Is it possible to lose weight by eating more? Sure, if what you're eating more of are high-fiber foods. How is this possible? Simply put, fiber is a natural calorie absorption blocker.
A study performed by the USDA found that women who doubled their fiber intake from 12 to 24 grams per day absorbed 90 fewer calories. This equals losing 10 lbs. over the course of a year. Fiber keeps you full, thereby decreasing the total amount of calories consumed per day.
Fiber is extremely important to health and weight loss. So much so, the U.S. Food & Nutrition Board has set the first recommended daily intakes: men up to age 50 need 38 grams of fiber per day and women need 25 grams per day. To reach these recommendations, a minimum of 6 servings of fruits and veggies and 3 servings of whole grains are needed daily.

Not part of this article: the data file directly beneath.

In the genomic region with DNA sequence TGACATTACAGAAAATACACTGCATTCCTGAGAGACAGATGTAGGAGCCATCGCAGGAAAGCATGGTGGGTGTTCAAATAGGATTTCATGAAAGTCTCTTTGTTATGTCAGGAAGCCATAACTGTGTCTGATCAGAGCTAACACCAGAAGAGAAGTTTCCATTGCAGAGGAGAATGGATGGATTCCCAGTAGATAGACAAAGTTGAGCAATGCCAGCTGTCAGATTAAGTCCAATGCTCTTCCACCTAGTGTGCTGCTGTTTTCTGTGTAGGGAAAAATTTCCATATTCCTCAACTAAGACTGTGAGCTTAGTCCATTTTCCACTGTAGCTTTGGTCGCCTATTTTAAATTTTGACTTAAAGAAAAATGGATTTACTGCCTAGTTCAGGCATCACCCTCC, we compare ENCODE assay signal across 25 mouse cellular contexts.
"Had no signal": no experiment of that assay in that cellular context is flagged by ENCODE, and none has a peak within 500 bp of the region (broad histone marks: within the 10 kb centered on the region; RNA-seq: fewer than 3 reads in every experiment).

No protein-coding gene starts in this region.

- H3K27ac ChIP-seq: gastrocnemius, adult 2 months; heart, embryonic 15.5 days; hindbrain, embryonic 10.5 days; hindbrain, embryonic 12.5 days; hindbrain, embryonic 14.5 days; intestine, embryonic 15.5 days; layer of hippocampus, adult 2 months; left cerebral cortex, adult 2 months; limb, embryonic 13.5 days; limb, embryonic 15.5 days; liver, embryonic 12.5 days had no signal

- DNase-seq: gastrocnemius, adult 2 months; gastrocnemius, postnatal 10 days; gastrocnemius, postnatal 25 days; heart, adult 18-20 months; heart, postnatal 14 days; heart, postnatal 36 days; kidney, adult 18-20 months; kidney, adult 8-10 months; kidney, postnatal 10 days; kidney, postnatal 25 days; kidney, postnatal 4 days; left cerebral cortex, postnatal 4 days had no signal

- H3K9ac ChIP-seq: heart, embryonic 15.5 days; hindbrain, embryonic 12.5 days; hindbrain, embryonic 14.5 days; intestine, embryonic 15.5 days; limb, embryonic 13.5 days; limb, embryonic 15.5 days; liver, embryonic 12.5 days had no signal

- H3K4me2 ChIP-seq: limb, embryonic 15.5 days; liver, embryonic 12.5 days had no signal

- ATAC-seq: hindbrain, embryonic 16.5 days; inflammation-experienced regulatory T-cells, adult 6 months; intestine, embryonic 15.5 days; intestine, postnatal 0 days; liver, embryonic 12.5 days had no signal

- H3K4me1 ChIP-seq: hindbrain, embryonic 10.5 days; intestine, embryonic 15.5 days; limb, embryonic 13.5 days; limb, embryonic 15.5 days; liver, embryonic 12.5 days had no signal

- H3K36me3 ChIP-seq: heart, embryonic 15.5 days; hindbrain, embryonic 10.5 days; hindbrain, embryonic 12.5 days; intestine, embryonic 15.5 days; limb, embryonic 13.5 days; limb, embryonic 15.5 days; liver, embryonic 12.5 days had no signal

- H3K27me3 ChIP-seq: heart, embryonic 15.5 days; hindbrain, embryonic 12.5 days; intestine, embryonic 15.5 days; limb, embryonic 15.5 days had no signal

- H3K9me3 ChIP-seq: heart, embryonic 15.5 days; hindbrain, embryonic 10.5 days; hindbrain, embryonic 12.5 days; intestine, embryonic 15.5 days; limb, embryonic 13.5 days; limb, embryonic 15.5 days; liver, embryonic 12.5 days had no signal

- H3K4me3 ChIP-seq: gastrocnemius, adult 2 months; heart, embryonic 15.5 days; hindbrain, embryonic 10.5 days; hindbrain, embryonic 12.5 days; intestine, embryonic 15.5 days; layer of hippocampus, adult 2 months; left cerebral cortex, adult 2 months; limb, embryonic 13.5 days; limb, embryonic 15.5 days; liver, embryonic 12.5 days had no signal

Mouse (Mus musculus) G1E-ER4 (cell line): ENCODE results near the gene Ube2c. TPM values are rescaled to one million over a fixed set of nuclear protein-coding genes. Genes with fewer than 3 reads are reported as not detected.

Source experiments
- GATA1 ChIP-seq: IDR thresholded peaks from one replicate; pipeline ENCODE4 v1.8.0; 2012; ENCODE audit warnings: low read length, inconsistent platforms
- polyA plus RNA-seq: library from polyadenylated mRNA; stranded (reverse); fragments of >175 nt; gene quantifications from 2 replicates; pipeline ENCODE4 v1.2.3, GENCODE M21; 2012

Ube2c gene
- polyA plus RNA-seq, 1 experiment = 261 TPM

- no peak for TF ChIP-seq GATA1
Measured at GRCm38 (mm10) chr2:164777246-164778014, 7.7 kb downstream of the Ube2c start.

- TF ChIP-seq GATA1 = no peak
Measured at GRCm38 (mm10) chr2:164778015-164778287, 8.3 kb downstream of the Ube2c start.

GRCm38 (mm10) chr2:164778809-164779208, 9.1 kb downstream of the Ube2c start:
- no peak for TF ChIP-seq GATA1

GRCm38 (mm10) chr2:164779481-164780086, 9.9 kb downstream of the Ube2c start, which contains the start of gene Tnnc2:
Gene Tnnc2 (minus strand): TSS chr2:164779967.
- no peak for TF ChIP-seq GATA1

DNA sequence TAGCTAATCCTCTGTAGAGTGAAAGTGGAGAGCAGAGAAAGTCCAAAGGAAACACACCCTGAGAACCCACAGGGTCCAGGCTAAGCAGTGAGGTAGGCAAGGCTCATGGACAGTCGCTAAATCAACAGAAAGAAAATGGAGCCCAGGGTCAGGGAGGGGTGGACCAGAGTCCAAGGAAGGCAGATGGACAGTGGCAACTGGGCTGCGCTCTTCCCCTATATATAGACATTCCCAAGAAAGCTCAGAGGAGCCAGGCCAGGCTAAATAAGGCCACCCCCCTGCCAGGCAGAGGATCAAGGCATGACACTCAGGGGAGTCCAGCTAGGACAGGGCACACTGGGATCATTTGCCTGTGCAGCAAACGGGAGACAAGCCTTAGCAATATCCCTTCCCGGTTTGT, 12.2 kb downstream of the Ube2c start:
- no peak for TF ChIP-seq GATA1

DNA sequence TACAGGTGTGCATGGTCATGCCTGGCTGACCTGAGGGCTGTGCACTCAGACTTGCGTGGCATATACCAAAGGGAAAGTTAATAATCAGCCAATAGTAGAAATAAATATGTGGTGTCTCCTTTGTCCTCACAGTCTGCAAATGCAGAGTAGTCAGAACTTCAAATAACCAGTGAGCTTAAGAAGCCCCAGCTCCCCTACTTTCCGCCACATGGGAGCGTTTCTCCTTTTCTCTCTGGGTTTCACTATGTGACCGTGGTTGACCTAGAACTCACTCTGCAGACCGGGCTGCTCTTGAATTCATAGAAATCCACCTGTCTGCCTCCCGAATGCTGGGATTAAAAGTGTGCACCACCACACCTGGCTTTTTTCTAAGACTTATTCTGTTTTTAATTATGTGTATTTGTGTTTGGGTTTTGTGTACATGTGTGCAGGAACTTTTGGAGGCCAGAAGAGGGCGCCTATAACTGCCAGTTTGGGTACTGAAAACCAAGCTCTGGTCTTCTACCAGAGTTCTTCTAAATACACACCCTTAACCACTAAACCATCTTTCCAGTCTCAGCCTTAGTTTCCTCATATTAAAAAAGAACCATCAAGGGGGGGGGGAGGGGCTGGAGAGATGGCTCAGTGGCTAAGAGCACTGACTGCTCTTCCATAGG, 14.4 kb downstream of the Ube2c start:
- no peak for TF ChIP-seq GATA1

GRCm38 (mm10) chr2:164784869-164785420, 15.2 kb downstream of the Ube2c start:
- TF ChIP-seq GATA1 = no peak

So where can you find fiber? Here is a list of foods that will help you reach the daily fiber intake recommendations:
Onions (1/3 cup = 1 gram)
Broccoli (1/2 cup = 2 grams)
Oranges (1 orange = 3 grams)
Flaxseed (1 tbsp. = 1 gram) ~ sprinkle on cereal or in yogurt
Asian pears (1 pear = 4 grams)
Almond butter (2 tbsp. = 2 grams)
Hot chocolate (1 cup = 3 grams)
Rye bread (1 slice = 2 grams)
Beans (1/2 cup = 6 grams)
Oregano (1 tsp. = 1 gram)
Basil (1 tsp. = 1 gram)
Light popcorn (1 bag = 8 grams)
Chickpeas (1/2 cup = 6 grams)
Frozen chopped spinach (1/2 cup = 2 grams)
Whole wheat pasta (1 cup = 5 grams)
Other foods high in fiber include: oat bran, oatmeal, flour or whole wheat tortillas, mushrooms, sesame-seed buns, low-sodium V8, sweet potatoes, wild rice, cauliflower, carrots, nuts, and berries.